One third of all U.S. adults had their identity and financial information stolen or lost in 2006 alone. Bogus messages make up 90 percent of the e-mail traffic on the Internet. Ninety-nine percent of all malware exists to steal your money. Tens of millions of dollars are being stolen off the Internet every day from bank fraud, phishing attacks, bogus stock trades, extortion, etc. A large percentage of the Internet is owned and operated by the criminals, and they almost never get caught.
No, the sky isn’t falling. It fell a long time ago.
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In the future, there will be a huge Internet crime theft. The loss will total in the billions of dollars after a single hour. When it is through, it will interrupt the Internet, the banking system, and business in general for a week or more as we struggle to find out how it happened. Our resolve and trust in our money being stored in electronic bits will be tested.
Why am I so sure it will happen? Because we've got human greed on one side and passive indifference on the other.
The techniques that would allow hackers to steal billions of dollars are absolutely no different than the ones they already use to steal millions of dollars today. Most criminals are content to steal hundreds of thousands to millions of dollars. They understand the phrase “staying under the radar.” But one day, an online Lucky Luciano (recognized as the father of organized syndicated crime) will rise up and go for the big one.
These are the facts. Internet criminals almost never get caught. They are successfully stealing tens of millions of dollars every day. Which is more likely to happen in the future: criminals will steal more, or criminals will steal less? We all know the answer. And while everyone reading this column cares, society in general doesn’t.
There is a way to stop it, of course, but it isn’t a particular device, software product, or even a process. It’s universal authentication and the loss of default anonymity on a new Internet. How would the nature of online attacks change if the attacker knew we could identify them every time?
Start with the Trusted Computing Group’s specifications and build the authentication into all participating computers, the software, and the data communications pathway. Build authenticated hardware with the Trusted Platform Module chip. You can then authenticate the OS and authenticate the applications running on the OS. This gives us an authenticated computing platform. Without this none of the other parts work.
Next, you build in two-factor or biometric authentication to verify the user. Each end-point network would be responsible -- and held accountable -- for verification of their users. Finally, and most importantly, we give up our right to default anonymity on the Internet. Every packet can be traced from original source to final destination.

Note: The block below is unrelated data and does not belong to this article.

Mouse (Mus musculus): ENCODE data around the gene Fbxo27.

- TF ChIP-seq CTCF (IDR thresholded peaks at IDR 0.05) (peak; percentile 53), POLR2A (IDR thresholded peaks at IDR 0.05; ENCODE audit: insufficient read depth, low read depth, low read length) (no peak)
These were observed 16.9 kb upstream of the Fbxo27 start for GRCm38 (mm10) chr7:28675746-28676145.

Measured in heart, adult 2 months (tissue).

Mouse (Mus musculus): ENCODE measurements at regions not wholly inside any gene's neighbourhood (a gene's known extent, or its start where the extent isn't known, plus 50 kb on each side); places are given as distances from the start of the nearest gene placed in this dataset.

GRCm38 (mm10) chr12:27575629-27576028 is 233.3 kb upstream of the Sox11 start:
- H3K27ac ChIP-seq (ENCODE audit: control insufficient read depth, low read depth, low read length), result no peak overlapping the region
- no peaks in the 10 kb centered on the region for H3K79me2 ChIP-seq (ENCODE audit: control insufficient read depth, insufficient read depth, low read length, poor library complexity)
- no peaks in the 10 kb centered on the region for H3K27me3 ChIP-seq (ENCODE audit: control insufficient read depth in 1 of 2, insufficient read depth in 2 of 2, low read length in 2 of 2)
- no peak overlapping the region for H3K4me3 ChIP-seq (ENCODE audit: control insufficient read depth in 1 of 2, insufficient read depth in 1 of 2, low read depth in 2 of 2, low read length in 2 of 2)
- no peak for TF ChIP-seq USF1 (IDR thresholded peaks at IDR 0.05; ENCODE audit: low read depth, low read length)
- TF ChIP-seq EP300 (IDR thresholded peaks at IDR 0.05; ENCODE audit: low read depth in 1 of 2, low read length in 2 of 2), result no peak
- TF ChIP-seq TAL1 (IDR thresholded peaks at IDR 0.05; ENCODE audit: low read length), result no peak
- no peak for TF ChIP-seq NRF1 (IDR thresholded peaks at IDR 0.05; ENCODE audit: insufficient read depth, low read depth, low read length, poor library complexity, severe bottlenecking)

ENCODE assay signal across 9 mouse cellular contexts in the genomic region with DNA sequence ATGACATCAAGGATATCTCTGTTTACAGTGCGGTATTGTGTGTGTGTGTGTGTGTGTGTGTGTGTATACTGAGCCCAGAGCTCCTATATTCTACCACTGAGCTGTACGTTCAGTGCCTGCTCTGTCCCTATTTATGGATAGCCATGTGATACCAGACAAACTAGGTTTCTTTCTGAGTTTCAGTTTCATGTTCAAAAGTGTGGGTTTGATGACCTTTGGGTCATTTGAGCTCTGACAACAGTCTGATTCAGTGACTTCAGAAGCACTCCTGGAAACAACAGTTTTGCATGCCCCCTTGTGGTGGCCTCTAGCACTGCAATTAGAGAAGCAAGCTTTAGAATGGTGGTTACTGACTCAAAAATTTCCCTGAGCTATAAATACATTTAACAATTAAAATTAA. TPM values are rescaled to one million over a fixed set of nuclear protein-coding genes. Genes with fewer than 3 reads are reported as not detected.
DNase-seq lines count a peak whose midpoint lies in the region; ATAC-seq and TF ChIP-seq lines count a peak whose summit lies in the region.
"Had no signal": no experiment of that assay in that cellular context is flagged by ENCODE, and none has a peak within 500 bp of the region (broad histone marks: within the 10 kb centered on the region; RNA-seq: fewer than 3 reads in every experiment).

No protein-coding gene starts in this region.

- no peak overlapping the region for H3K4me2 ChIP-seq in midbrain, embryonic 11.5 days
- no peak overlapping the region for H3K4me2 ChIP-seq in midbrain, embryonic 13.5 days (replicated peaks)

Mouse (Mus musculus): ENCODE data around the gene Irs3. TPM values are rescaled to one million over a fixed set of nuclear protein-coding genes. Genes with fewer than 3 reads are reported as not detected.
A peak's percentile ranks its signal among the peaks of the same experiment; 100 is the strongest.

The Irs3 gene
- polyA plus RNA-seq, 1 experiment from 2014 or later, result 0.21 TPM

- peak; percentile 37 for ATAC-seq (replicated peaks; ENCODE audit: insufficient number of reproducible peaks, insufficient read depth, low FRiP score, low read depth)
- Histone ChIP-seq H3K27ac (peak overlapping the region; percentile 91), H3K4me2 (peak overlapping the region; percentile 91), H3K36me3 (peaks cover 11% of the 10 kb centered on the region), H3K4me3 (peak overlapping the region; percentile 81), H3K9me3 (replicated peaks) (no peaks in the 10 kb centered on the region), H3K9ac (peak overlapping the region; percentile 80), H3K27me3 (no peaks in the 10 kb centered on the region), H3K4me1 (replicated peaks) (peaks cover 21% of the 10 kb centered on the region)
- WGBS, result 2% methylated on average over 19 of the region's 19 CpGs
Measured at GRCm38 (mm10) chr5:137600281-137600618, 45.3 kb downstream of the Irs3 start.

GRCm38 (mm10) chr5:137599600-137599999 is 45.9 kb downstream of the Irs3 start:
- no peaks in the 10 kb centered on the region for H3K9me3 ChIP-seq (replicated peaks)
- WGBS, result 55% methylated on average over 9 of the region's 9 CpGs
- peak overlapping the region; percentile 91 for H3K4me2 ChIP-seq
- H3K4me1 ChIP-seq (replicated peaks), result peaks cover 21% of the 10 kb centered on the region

This last idea might sound crazy, even unwelcome, but all the parts to make it happen are probably already in place. Our governments, for good or bad, are already requiring most ISPs and telecom providers to store our online history and/or data packets for a certain period of time. What the ISPs don’t store our governments are probably sifting through anyway. I bet all it would take to be more inclusive is more hard drive space -- and hard drive space is pretty cheap.
Take all of this and build another Internet, one that's secure by default. Charge people extra to join it. I’ll call it Internet/S.
Would I join? Heck yeah, and I think most of the business world would pay extra to join, too. Right now, my e-mail and Web servers get attacked thousands of times each day. My firewall, anti-spam, anti-spyware, and anti-malware defenses are blocking about 90 percent of the traffic that hits my network endpoint. How much faster would my network connection be if I didn’t have to deal with malicious network packets? How much money would we all save if we didn’t have to focus so much on poor security solutions that never work? How much more productive would employees be if we didn’t have to re-ghost their machines all the time or send them to end-user security classes?
Those who absolutely need anonymity can stay on the old Internet. There are lots of valid reasons why someone may want to remain anonymous on the Web (e.g. AIDS support groups, rape counseling, whistleblower reporting, political discourse, civil disobedience, etc.). I just don’t want you to connect to my business server, and I’m willing to pay extra for it.
Many Internet services, like instant messaging, already have untrusted and trusted versions. The trusted versions require authentication and cost more. We just need to expand the notion to the entire Internet, and provide secure and authenticated endpoints.
When so much of the traffic on the current Internet is malicious and criminal, and we can’t do anything about it, isn’t it time for an Internet/S?